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Fujitsu Siemens Simplifies the Complexities of Software Testing

Identify and correct software problems during testing

Customers have high expectations that their software solutions have been stress-tested thoroughly in advance for every conceivable combination of events that might occur in production and that vendors who put out buggy products are exposed quickly.

Unfortunately, inadequate infrastructure for software testing is said to cost approximately $59.5 billion annually, according to a 2002 study, "The Economic Impacts of Inadequate Infrastructure for Software Testing," conducted by the National Institute of Standards and Technology. This cost reflects, in part, the extra resources expended, due to inadequate testing tools and methods, to spot and correct errors found in the testing process. This figure represents the long and arduous road developers must travel to provide products that meet the expectations of their customers.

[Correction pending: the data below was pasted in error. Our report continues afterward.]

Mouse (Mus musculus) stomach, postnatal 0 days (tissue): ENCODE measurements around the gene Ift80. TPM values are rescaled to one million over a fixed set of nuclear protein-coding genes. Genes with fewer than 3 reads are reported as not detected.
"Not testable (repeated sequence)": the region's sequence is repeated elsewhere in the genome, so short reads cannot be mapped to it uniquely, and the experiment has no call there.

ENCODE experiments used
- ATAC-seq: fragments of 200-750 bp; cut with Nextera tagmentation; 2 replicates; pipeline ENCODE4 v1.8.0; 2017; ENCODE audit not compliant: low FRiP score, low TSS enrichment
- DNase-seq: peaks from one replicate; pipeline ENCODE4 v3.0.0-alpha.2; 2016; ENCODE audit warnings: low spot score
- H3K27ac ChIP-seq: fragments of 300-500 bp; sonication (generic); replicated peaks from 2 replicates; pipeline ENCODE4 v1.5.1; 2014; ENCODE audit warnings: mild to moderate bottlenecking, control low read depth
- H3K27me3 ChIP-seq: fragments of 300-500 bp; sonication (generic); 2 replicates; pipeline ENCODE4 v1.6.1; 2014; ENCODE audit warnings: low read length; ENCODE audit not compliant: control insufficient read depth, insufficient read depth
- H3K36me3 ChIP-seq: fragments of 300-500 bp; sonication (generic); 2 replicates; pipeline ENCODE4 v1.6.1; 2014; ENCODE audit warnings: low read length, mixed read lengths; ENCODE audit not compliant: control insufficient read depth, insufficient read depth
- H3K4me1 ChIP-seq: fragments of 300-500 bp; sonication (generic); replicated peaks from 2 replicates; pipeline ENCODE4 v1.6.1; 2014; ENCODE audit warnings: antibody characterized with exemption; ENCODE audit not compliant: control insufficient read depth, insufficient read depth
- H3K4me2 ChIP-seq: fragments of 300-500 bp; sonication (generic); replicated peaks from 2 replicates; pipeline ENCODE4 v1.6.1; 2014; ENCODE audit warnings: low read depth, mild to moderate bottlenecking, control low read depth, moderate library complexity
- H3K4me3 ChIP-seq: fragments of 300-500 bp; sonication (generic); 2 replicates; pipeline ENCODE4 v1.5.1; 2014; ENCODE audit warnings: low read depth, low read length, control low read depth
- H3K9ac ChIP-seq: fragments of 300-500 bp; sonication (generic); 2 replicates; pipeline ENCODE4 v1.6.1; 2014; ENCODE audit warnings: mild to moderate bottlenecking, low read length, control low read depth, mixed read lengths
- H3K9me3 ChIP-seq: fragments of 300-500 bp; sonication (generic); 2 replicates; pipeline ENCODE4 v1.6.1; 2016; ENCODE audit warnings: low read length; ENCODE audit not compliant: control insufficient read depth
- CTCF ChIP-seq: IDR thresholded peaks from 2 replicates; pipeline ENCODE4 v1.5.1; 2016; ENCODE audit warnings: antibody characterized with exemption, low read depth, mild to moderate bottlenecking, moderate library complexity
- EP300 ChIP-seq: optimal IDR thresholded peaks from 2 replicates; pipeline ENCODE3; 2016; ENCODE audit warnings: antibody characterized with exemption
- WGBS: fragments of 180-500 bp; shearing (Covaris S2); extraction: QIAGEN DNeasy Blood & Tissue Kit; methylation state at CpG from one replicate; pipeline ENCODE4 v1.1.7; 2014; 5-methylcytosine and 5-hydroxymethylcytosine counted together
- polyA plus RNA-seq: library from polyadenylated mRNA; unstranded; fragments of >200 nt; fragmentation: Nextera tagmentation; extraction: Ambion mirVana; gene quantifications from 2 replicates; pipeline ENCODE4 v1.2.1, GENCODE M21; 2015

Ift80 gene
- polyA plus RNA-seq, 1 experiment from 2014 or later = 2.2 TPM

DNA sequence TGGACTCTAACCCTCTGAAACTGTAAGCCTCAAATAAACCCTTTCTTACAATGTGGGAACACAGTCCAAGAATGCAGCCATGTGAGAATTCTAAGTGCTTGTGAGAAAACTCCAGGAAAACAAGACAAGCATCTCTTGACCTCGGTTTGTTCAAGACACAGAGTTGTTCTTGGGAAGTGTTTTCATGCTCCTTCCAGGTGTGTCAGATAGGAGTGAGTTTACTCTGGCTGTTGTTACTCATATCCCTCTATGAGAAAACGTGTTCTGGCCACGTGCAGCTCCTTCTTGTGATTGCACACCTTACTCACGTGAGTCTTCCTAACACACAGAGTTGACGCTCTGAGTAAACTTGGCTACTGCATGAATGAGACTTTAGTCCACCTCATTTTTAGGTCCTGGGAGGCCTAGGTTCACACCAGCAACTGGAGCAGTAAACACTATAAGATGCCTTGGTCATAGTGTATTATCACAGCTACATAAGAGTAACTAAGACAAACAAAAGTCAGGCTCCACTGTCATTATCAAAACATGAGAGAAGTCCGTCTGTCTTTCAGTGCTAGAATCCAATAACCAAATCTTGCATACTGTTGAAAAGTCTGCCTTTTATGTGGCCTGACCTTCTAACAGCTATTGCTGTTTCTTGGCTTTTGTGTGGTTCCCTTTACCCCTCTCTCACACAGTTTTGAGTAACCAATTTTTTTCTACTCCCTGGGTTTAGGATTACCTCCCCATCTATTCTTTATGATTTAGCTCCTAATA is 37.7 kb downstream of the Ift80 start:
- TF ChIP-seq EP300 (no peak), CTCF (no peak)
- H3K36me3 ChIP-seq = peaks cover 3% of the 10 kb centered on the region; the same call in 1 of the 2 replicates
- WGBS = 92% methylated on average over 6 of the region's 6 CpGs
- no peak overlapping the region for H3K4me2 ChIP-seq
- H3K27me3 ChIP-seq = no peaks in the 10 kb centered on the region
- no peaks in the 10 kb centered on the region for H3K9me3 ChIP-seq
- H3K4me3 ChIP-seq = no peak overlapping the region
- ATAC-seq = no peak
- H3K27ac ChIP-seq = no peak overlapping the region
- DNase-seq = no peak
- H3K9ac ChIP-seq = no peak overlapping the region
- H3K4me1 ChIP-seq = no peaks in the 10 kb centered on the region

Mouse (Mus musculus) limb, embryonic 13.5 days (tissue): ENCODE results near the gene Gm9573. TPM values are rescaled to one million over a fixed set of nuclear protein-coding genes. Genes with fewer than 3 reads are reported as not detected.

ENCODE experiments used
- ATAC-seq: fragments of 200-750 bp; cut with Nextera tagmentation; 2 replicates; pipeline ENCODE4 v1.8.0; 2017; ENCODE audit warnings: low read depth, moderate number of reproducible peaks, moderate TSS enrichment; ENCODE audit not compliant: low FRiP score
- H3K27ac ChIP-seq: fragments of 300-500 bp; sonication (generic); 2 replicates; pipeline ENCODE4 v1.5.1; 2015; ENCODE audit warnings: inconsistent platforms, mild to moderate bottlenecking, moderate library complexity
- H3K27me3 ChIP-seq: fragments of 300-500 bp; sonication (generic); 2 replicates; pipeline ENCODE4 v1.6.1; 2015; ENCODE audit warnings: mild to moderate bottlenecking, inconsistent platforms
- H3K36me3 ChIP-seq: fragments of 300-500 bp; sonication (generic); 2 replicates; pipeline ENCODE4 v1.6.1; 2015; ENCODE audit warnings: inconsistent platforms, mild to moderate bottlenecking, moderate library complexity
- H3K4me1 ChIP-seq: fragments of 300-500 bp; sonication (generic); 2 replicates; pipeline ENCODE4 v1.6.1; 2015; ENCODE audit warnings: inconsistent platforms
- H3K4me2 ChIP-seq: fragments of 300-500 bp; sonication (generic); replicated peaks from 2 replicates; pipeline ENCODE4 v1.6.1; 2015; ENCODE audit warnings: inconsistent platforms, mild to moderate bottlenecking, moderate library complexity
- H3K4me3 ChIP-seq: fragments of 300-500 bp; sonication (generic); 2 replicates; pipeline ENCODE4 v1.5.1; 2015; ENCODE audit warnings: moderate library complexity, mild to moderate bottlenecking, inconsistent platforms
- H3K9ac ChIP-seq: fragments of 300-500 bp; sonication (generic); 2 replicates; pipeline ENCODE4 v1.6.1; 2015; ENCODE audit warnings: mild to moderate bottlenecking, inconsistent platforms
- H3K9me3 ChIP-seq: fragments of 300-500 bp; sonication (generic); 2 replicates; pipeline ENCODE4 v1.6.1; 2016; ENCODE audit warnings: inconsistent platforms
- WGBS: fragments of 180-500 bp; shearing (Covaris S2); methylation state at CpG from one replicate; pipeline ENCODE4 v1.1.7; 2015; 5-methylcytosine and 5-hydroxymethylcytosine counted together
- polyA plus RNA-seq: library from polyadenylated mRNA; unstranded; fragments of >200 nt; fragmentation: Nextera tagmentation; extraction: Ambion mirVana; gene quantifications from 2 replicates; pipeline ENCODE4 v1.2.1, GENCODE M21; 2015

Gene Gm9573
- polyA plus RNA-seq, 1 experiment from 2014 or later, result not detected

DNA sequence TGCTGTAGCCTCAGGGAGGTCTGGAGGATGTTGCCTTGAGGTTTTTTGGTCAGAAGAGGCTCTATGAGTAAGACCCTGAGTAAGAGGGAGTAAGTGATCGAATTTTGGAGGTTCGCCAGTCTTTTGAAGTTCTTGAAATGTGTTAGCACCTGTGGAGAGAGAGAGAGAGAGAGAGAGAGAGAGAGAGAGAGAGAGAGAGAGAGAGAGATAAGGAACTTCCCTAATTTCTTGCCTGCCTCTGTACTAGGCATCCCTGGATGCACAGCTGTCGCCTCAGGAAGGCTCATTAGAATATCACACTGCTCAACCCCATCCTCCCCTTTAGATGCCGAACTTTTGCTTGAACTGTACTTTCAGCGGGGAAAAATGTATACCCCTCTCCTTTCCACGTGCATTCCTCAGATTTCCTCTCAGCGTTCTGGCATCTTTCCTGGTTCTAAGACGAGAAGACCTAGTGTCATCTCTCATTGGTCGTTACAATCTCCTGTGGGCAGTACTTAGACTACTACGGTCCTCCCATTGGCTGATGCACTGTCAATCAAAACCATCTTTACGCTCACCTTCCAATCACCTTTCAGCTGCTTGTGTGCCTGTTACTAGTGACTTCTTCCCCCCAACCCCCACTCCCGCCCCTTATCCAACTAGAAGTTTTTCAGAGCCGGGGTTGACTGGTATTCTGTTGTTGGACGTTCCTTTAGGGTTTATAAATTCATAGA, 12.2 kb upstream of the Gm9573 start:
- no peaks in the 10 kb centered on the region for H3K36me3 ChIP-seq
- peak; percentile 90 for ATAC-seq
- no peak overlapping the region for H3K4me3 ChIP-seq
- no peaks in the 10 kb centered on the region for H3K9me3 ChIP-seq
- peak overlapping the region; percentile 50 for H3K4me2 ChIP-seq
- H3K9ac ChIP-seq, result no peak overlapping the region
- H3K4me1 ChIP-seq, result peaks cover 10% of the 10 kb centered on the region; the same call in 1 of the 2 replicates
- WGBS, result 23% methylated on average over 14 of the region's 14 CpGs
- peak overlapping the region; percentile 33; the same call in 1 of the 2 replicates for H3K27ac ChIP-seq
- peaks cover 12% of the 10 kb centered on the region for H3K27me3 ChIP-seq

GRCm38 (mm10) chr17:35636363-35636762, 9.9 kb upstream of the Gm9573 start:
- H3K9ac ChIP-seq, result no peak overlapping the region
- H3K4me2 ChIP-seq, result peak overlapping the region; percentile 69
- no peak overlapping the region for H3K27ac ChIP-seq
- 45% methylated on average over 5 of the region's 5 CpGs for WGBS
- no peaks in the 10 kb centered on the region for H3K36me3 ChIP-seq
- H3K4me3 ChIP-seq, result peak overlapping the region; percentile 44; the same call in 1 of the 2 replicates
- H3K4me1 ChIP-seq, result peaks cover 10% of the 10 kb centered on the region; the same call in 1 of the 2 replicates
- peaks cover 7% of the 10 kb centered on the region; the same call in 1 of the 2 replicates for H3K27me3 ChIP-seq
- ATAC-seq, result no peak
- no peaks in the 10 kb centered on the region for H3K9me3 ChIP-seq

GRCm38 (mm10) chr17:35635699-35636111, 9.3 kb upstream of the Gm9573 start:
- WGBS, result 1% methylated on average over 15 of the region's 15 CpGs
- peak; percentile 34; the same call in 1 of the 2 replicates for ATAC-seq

Because of the varied and disparate nature of Linux, the software testing process in the Linux environment is inherently complicated. In fact, it is a practical nightmare for most development teams, a time- and labor-intensive endeavor requiring manual installation of many Linux distributions and combinations on limited physical resources. Easily avoidable code problems and other potential issues are often missed simply because time and budget limits preclude the proper testing of every possible variable.